Archive for: September, 2016

Maximizing Investigators' Research Awards for Early Stage Investigators: A High Percentage of Administratively Rejected Applications

Sep 29 2016 Published by under Uncategorized

The National Institute of General Medical Sciences (NIGMS) recently launched new program the ‘Maximizing Investigators’ Research Award’ (MIRA) program including a variant for New and Early Stage Investigators. The initial results of this program have recently been released. The beginning of this announcement states (bold added):

“We received 320 applications in areas related to NIGMS’ mission, and they were reviewed by four special emphasis panels organized by the NIH Center for Scientific Review. We anticipate making 93 awards, which is more than we estimated in the funding opportunity announcement (FOA); the corresponding success rate is 29.1%.”

This language of this announcement struck me since I have heard from some early stage investigators that their applications had been administrative rejected.

Even though the fiscal year is not quite complete, I decided to request information about this program through FOIA. NIH replied promptly (within four weeks) with the requested information.

The bottom line is that is appears that 83 out of 403 applications that we submitted were administratively rejected. Of the remaining 320 applications, 93 have been or are expected to be funded.

One possible basis for administrative rejection is lack of eligibility as an early stage or new investigator. Another likely basis, given the language in the announcement noted above, is that the applications were deemed to be more appropriate for NIH Institutes or Centers than for NIGMS. This is a problem for Funding Opportunities that are specific to a single Institute or Center. Even though an application may be highly meritorious (although one does not know this since the application was not peer reviewed), it is rejected since it would normally be assigned to a different Institute or Center. With funding opportunities with broader institute participation (such as the parent R01 announcement), an application that does not fit into the areas of interest of one institute can be assigned to another, more appropriate, institute. Since this was an NIGMS-only announcement, that option was not available in this case.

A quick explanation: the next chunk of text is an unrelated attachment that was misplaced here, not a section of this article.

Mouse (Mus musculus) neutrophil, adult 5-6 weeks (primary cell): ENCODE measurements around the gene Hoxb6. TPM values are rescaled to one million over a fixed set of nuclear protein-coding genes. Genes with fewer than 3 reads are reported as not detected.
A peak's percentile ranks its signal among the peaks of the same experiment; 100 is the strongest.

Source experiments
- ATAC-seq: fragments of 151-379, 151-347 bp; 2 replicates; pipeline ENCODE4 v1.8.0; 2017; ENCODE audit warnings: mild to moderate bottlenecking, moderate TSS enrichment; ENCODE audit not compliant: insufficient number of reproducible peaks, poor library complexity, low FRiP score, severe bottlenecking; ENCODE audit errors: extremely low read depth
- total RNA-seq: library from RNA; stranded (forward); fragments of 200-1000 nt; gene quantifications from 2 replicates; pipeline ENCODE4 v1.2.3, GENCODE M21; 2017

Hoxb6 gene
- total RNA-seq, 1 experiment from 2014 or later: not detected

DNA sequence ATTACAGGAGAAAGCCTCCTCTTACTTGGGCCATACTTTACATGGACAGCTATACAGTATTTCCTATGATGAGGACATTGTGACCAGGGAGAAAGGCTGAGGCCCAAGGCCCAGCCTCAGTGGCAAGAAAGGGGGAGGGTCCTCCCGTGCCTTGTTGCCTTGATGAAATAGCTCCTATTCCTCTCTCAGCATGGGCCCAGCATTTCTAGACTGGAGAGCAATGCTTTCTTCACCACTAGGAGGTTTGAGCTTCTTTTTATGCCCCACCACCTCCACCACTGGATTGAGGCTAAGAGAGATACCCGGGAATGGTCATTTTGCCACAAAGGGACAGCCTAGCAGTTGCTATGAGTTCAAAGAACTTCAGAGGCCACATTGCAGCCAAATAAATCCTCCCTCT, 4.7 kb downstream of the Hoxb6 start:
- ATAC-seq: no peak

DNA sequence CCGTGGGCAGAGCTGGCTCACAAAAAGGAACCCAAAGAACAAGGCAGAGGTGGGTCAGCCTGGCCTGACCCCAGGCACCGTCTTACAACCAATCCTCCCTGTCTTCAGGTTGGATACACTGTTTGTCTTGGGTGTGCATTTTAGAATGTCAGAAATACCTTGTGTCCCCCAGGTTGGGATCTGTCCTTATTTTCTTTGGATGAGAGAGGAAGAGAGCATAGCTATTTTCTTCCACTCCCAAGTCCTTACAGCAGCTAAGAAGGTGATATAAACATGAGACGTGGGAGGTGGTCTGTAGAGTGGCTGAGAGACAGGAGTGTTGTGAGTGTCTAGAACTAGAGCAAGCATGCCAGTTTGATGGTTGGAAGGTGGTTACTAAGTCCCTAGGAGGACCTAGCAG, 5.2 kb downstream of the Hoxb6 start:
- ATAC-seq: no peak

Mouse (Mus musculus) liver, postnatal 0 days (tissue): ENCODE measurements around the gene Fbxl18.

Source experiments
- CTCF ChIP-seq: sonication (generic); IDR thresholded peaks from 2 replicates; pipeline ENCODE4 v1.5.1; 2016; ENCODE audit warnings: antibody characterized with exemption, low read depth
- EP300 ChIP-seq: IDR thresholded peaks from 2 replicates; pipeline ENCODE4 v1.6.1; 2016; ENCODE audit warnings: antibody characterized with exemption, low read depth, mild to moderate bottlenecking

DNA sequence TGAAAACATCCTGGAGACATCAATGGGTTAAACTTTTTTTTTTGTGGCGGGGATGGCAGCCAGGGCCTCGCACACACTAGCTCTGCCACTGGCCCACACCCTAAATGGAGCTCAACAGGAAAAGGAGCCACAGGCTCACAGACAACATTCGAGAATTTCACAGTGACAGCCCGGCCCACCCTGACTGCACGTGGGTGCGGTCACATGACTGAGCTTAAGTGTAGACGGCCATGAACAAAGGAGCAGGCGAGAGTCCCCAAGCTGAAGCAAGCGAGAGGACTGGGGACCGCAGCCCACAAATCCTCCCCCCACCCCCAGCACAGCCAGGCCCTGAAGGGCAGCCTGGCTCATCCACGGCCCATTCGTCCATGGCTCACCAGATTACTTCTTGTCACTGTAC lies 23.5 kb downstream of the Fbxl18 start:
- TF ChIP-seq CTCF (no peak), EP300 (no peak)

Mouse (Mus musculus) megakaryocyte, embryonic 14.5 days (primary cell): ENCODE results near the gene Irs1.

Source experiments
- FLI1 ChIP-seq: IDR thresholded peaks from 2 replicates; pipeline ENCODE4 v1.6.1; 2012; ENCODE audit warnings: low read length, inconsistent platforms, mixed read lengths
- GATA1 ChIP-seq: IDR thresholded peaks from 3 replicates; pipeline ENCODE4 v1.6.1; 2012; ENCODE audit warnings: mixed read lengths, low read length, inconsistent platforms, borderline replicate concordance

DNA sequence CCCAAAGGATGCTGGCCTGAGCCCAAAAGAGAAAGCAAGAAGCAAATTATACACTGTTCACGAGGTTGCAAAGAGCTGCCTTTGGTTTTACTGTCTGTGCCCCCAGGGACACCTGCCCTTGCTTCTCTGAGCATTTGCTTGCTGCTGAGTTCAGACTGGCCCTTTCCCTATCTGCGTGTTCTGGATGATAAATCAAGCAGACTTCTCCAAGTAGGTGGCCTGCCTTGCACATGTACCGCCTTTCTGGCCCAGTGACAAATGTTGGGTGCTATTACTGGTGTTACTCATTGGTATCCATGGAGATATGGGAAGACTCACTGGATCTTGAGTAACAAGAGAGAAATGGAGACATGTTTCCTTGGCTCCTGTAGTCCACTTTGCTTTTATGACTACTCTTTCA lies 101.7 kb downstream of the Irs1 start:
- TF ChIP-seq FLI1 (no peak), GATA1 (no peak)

Based on these data, the actual chance of having this type of MIRA application was funded was 93/403 = 23.1%.

The new Funding Opportunity Announcement for this program has been released.

Potential applicants should be very mindful of this comment in the announcement:

Research that involves a major change in scientific focus or that migrates away from the mission of NIGMS and/or into an area of major interest of one of the other NIH Institutes or Centers would warrant a discussion with NIGMS program staff.

Contact the listed program officer

Peter C. Preusch, Ph.D.

National Institute of General Medical Sciences (NIGMS)

Telephone: 301-594-0828


to ensure that your chosen plan meets that criterion before you spend your time preparing a full application. Be very explicit about your concerns. Of course, this is good advice for any grant application.

There are more data in the FOIA response. Stay turned for more analysis.

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Sep 23 2016 Published by under Uncategorized

I want to add my voice to those thanking Drugmonkey today. I started reading Drugmonkey when I was Director of NIGMS at NIH. While the blog could certainly be a bit strident, the author was generally more well informed about NIH policies, practices, and realities than almost anyone that I had met either inside or outside NIH. Over time, I started to comment on Drugmonkey posts when I thought I could add something to the discussion. This experience led me to start reading other blogs and this, in turn, let me to work with the excellent communications staff at NIGMS to launch the NIGMS Feedback Loop just in time for the ARRA funding chaos. Drugmonkey was very encouraging of this effort and we became frequent cross-commenters.

After I left NIGMS, I remained interested in blogging and was delighted when Drugmonkey and his/her colleagues at Scientopia invited me to join. After some time for consideration, Datahound was born. As this post indicates, Datahound is still alive and well although I am spending much of my blogging time at my newest blog Sciencehound. I greatly appreciate the personal, if mostly indirect, mentoring I have received from Drugmonkey as well as the service Drugmonkey provides to the scientific community in general (especially early career folks). Thanks!

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